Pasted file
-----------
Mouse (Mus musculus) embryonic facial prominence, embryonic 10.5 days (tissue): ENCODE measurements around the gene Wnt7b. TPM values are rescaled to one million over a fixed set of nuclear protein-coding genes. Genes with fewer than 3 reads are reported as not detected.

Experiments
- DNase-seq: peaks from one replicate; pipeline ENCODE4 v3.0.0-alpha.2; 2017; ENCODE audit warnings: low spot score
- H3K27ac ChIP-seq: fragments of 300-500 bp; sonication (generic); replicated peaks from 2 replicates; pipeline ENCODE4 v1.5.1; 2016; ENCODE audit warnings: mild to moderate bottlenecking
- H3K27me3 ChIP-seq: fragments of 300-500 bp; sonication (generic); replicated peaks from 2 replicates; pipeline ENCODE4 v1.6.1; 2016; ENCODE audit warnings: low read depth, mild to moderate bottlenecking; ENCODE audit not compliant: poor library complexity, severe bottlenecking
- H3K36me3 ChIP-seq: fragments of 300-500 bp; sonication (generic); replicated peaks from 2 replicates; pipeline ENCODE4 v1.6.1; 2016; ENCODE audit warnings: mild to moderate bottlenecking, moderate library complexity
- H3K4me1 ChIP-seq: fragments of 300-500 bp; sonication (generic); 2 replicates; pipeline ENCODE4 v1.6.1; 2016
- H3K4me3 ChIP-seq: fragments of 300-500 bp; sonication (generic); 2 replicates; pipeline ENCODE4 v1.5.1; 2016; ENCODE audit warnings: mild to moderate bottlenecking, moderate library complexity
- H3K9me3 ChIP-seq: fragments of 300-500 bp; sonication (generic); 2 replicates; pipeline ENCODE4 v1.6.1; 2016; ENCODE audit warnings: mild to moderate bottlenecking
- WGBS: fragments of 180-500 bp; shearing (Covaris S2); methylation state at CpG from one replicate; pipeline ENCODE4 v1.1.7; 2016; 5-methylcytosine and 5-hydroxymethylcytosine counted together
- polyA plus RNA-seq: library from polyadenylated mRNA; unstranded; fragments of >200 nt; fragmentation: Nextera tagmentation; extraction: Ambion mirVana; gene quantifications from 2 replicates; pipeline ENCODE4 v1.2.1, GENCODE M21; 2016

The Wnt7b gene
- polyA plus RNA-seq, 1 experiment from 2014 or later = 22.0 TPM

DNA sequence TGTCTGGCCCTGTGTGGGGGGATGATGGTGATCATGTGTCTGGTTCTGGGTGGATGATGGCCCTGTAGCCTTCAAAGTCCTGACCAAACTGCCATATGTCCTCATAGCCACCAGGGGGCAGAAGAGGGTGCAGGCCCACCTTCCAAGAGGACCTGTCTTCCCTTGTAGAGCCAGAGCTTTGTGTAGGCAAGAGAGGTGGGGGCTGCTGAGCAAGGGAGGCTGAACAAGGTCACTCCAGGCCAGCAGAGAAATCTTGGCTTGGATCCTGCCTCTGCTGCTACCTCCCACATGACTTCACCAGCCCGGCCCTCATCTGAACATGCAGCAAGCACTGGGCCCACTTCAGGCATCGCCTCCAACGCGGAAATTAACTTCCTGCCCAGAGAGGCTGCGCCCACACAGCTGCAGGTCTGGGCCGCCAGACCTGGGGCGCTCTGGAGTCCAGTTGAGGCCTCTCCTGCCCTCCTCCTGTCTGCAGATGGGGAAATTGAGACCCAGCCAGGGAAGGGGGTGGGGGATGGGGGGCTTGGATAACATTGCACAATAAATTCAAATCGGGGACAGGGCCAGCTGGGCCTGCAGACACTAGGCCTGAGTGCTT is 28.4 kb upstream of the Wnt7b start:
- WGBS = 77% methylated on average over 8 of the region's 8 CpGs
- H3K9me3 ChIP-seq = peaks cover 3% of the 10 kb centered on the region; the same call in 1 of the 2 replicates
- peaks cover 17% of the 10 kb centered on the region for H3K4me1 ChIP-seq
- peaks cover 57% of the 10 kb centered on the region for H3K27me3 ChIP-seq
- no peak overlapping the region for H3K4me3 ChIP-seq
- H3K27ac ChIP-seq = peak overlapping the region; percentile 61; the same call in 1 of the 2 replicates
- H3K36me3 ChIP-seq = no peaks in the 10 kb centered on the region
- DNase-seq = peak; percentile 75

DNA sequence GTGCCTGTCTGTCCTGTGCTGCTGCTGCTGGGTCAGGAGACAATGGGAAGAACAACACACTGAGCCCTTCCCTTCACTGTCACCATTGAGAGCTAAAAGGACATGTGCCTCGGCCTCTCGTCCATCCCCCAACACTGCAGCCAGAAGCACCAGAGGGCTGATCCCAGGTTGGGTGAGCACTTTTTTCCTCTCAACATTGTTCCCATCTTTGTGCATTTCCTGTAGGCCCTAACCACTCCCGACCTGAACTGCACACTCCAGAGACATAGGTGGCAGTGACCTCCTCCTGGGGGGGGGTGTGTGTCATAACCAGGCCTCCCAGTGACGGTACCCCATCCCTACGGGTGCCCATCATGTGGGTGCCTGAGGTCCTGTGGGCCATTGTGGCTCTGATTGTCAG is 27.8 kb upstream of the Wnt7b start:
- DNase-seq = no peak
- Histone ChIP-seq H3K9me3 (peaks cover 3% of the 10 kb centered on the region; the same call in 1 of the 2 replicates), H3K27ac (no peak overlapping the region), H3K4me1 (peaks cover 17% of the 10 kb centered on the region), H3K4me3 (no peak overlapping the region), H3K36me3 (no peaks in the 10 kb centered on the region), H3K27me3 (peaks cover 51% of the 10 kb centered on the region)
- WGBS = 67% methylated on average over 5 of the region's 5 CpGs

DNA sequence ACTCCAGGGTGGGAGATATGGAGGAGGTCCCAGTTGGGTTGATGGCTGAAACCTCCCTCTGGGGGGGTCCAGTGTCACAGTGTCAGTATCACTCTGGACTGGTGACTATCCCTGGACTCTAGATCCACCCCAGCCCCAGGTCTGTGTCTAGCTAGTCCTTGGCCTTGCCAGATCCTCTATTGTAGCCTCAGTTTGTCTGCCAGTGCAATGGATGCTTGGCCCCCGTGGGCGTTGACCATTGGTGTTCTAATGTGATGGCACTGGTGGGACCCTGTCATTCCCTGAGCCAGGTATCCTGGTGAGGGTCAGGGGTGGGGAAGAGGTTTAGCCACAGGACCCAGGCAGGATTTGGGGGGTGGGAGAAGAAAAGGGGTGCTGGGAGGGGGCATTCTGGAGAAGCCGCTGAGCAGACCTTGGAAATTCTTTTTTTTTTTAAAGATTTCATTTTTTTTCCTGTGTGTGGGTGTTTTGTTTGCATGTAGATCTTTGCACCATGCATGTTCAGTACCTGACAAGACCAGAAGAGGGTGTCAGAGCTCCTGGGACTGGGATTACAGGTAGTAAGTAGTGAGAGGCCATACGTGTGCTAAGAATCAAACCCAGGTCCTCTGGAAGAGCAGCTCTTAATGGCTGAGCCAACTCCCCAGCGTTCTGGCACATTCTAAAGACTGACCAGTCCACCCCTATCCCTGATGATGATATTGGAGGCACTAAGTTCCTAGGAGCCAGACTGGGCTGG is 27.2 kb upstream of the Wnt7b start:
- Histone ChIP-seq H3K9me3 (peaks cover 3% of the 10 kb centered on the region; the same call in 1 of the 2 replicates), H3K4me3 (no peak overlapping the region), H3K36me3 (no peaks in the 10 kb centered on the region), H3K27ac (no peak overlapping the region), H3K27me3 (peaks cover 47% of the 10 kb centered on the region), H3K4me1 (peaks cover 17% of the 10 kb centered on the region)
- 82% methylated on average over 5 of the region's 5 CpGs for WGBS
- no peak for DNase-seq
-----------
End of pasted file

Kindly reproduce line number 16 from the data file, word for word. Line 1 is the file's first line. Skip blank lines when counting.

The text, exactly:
- H3K9me3 ChIP-seq = peaks cover 3% of the 10 kb centered on the region; the same call in 1 of the 2 replicates